Kırkpınar
The written texts and stories that constitute the basic sources on Kırkpınar Wrestling are such as to corroborate this. But the really interesting part lies in the details that appear to have been preserved in this style of wrestling even today, the first of which is that the contest continues until one side is defeated. While this may strike some people as normal, as all sports scientists interested in the art of training know very well, wrestling is far more grueling than other branches of sport and therefore strains the limits of endurance. Wrestling is truly a sport that taxes a person’s ability to keep going. What makes greased wrestling special is that it is a sport that makes the basic moves of pinning, throwing and takedown even more difficult. Taking this into account, both the FILA and the Turkish Wrestling Federation have limited the duration of greased wrestling contests to a total of 52 minutes. Western experts are of the opinion that this limitation actually undermines the fundamental spirit of the sport.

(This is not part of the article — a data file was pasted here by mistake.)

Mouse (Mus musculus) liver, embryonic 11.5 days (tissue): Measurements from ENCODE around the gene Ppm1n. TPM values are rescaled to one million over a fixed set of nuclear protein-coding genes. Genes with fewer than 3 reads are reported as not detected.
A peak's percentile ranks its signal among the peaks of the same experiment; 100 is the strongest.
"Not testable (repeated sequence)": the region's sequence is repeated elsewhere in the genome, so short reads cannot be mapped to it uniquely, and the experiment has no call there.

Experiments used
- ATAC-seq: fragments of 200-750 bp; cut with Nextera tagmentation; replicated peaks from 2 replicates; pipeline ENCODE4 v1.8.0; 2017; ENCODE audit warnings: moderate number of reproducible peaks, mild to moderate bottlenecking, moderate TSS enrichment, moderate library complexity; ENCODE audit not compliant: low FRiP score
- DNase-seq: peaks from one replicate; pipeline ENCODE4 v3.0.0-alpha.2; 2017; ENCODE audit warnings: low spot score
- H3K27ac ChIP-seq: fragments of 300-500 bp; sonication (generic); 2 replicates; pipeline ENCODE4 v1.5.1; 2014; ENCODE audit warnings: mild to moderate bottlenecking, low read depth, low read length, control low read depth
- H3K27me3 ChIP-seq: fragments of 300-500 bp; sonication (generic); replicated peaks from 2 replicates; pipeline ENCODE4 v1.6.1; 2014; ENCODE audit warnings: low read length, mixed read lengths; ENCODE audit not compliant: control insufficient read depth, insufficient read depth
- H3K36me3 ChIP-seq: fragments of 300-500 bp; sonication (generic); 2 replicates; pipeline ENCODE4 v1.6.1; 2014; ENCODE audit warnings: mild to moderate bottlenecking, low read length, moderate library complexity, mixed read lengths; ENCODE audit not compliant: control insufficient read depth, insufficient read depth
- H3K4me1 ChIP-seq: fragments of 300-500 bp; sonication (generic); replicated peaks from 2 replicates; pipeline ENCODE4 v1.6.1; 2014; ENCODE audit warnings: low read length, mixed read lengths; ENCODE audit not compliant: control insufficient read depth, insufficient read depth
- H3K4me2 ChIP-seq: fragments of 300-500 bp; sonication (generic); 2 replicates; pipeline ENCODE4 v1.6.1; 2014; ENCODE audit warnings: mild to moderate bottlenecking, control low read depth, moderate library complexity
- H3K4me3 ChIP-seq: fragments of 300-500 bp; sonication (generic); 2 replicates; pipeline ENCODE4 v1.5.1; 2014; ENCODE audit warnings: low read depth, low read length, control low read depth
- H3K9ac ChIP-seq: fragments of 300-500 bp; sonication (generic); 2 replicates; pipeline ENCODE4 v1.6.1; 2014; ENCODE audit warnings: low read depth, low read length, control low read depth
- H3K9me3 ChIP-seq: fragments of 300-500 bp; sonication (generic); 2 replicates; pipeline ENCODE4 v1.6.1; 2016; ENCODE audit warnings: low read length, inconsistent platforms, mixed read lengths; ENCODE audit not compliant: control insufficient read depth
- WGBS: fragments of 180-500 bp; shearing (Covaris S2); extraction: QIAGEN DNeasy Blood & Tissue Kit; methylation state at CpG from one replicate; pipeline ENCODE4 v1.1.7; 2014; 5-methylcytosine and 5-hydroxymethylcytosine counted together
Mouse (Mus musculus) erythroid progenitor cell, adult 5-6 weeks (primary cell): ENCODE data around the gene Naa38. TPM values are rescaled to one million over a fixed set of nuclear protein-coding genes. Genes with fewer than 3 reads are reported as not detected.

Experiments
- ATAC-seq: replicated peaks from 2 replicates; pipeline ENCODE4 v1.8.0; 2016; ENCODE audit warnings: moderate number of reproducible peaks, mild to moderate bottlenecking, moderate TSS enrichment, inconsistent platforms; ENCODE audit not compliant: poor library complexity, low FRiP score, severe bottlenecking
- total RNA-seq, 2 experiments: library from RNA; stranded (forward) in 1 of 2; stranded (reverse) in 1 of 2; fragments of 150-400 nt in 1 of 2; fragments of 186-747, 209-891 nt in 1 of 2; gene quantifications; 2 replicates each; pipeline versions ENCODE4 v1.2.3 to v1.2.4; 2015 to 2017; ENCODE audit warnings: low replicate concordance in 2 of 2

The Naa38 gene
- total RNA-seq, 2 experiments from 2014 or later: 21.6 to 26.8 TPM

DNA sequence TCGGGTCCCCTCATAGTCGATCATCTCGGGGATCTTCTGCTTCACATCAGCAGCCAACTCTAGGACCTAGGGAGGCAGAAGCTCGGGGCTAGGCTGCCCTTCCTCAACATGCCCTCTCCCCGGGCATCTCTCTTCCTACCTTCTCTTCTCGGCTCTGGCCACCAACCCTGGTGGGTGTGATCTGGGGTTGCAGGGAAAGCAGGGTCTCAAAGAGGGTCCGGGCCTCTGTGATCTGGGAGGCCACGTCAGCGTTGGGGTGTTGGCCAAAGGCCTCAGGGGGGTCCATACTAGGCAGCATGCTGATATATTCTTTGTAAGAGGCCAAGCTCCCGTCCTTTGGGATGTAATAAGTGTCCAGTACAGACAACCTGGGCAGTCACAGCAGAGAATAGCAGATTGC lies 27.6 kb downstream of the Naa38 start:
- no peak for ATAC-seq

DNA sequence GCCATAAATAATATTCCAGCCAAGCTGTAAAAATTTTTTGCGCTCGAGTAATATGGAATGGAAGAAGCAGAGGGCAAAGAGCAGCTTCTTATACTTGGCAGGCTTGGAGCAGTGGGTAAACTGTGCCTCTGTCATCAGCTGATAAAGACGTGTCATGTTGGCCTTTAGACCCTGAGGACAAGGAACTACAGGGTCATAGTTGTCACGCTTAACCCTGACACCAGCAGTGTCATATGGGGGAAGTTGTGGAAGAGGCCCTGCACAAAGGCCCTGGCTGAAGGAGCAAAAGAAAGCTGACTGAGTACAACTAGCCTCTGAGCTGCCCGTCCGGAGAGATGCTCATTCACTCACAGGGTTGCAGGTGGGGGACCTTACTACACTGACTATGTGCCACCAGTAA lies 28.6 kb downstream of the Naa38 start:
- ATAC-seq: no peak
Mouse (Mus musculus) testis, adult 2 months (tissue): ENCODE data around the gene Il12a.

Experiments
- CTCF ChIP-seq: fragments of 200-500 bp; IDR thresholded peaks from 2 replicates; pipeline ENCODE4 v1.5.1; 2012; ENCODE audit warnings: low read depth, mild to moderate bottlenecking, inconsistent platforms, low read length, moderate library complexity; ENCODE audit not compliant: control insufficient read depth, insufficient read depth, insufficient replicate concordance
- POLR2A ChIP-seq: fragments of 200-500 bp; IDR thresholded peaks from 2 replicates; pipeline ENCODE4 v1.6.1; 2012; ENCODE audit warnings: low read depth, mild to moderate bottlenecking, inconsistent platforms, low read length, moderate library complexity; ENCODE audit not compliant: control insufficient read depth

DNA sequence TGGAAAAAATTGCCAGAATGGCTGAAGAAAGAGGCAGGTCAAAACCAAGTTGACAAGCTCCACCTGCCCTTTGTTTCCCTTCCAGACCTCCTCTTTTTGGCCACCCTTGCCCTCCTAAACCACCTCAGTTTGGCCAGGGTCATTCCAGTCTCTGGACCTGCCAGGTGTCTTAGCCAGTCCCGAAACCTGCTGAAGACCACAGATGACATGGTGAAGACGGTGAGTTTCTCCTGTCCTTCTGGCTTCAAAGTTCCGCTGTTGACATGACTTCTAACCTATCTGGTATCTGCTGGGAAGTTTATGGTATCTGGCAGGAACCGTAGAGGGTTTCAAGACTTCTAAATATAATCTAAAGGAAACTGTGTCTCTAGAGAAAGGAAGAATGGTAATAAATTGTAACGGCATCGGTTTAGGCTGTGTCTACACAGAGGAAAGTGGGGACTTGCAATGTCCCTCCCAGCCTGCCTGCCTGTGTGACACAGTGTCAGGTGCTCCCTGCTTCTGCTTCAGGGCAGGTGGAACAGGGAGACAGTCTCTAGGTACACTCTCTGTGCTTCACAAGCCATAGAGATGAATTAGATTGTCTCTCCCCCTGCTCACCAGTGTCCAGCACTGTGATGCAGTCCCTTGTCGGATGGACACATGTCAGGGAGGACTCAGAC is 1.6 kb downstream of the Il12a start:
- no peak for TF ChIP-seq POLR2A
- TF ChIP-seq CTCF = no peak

Flow of culture
What makes Kırkpınar wrestling special is that the wrestler rubs his body with olive oil, whose health benefits to the body have been conclusively demonstrated. Still another factor is that music is part and parcel of the contest. The poetic chant recited by the ‘cazgir’ to motivate contestants and invite them to join the festival is also unique to Kırkpınar.

Champions of fair play
One of the results that has emerged from the many scholarly studies of the subject I have been making routinely since 1996 citing examples of almost all the living exemplars of the sport shows that the components of the athletic contest here are extraordinary. And those differences don’t end here. The use of music and the mutual respect the competing athletes demonstrate for each other at the beginning and end of a match are of an order not encountered in any other branch of sport. Part of an authentic cultural heritage, these splendid and enjoyable rituals are difficult to explain in words and something only those actually who see and experience them can comprehend. We invite everyone to come and experience Kırkpınar.